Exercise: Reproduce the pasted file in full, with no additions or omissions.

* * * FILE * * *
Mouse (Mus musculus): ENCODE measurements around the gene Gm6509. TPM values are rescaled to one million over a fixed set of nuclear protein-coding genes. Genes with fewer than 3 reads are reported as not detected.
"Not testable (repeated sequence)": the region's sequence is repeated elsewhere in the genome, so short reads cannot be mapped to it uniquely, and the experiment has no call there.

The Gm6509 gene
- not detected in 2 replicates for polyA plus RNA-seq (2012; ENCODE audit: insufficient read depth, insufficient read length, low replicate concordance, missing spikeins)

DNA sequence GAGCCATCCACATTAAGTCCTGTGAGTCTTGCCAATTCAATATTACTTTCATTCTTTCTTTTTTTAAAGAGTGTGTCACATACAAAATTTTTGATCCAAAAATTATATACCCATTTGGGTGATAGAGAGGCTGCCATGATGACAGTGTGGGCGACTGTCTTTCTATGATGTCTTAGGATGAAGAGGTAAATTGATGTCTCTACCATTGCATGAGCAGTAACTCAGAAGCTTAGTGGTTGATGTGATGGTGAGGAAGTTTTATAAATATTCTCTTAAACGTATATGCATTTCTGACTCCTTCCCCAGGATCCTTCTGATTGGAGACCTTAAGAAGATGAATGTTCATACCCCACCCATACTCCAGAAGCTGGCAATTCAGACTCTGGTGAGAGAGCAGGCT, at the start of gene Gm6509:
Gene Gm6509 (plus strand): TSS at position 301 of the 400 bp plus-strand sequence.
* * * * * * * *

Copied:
Mouse (Mus musculus): ENCODE measurements around the gene Gm6509. TPM values are rescaled to one million over a fixed set of nuclear protein-coding genes. Genes with fewer than 3 reads are reported as not detected.
"Not testable (repeated sequence)": the region's sequence is repeated elsewhere in the genome, so short reads cannot be mapped to it uniquely, and the experiment has no call there.

The Gm6509 gene
- not detected in 2 replicates for polyA plus RNA-seq (2012; ENCODE audit: insufficient read depth, insufficient read length, low replicate concordance, missing spikeins)

DNA sequence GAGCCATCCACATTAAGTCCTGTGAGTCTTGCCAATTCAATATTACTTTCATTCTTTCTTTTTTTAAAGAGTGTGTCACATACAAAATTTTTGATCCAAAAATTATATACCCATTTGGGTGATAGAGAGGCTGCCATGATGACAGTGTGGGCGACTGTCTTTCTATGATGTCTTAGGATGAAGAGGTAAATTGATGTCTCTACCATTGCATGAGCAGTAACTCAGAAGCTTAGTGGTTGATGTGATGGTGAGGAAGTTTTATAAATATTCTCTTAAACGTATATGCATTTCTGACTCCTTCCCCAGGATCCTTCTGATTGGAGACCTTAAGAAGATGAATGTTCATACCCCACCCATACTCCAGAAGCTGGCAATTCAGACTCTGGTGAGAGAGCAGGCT, at the start of gene Gm6509:
Gene Gm6509 (plus strand): TSS at position 301 of the 400 bp plus-strand sequence.